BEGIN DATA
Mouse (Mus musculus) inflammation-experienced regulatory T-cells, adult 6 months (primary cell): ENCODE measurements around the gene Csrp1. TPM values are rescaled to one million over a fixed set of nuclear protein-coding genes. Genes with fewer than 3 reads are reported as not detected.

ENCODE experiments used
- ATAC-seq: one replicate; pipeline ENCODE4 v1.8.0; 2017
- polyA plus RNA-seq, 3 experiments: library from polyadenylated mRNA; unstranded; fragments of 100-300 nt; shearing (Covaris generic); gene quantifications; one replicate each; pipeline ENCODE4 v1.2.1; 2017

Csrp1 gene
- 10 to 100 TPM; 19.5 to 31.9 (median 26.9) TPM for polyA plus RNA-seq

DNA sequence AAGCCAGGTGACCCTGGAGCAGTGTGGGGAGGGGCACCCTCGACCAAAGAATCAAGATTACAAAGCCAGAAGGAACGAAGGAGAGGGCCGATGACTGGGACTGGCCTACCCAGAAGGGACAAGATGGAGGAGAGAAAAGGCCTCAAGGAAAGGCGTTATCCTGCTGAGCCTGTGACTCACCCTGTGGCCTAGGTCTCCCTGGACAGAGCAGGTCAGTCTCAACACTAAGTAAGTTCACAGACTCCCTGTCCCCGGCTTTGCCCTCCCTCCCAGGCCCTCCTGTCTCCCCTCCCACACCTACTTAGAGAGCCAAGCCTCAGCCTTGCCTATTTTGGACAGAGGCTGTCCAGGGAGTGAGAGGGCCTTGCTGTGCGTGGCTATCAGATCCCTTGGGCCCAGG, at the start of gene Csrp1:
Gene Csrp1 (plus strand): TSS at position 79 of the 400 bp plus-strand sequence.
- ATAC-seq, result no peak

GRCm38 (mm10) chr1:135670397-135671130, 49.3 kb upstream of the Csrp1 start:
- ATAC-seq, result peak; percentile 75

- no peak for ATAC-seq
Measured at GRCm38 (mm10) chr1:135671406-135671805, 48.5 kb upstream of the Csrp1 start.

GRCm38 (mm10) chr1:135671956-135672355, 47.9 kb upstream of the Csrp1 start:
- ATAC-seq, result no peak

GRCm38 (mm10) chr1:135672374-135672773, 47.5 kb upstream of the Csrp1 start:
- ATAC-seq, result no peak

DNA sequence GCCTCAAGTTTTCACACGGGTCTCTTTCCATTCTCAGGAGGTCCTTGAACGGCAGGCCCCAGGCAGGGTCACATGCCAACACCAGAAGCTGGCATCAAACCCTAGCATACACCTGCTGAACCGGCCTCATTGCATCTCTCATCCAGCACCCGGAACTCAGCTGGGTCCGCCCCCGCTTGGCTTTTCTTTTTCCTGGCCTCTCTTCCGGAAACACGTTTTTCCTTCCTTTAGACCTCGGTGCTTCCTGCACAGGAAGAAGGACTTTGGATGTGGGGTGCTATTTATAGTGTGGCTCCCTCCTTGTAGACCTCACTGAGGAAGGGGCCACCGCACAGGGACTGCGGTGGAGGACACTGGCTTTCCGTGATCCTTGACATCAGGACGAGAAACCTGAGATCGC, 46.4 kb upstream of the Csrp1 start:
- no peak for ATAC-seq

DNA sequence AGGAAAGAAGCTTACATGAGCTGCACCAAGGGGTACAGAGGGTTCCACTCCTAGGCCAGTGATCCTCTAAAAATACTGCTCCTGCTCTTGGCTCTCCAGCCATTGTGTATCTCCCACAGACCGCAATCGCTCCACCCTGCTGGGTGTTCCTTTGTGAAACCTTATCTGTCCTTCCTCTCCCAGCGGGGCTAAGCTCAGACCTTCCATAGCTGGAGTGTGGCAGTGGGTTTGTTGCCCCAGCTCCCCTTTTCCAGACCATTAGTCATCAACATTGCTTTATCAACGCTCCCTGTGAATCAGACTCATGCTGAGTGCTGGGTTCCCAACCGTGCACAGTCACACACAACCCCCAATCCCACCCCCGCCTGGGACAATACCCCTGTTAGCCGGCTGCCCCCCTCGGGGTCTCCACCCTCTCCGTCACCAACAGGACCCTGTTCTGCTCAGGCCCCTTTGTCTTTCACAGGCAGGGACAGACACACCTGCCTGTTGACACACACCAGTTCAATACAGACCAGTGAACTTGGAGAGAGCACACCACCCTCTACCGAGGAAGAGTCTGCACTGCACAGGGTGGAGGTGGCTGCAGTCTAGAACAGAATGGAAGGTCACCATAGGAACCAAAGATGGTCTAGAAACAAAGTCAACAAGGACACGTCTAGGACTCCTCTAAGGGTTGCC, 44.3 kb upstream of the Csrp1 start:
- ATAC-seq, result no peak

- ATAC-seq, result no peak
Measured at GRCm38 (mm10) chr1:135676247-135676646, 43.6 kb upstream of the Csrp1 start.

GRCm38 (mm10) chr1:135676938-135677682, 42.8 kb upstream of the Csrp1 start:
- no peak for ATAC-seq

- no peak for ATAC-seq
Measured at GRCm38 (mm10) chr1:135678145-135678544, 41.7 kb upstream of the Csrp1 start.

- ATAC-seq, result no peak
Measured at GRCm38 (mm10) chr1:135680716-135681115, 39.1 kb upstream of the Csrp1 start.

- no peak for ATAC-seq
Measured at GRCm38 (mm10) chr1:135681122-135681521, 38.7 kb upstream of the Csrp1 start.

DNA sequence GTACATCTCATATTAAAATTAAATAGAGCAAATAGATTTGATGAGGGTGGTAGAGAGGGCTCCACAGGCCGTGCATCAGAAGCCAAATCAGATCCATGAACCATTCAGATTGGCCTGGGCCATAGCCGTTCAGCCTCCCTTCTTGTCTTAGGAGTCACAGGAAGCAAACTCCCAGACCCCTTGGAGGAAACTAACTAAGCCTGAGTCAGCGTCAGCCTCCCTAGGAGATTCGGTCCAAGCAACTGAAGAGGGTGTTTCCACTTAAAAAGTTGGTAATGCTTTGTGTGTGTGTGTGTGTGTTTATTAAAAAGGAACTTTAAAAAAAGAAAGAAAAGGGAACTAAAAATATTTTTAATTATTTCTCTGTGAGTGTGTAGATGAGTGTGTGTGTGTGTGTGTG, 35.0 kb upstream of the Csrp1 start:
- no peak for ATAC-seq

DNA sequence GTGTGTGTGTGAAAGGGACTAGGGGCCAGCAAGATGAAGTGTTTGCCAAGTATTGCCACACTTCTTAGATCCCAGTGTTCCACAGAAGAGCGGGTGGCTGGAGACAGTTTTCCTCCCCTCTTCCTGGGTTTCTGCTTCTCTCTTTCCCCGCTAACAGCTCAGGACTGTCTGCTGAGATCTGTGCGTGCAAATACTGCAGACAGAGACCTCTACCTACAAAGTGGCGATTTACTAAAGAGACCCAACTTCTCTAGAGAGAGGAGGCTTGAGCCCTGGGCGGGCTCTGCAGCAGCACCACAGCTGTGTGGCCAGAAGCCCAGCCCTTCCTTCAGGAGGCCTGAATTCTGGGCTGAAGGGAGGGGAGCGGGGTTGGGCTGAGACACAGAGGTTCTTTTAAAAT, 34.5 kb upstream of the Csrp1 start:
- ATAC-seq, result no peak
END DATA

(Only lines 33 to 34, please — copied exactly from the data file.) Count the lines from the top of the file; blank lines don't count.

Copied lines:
- no peak for ATAC-seq

DNA sequence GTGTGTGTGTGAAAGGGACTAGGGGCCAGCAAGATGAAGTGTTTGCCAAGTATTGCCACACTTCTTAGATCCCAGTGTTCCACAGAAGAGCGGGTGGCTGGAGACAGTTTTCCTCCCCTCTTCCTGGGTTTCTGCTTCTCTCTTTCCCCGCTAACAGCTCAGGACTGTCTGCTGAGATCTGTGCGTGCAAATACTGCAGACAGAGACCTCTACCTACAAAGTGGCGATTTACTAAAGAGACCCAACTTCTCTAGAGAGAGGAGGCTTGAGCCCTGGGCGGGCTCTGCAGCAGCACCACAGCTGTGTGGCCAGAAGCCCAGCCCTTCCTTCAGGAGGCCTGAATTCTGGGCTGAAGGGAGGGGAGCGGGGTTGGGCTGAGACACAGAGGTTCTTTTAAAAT, 34.5 kb upstream of the Csrp1 start: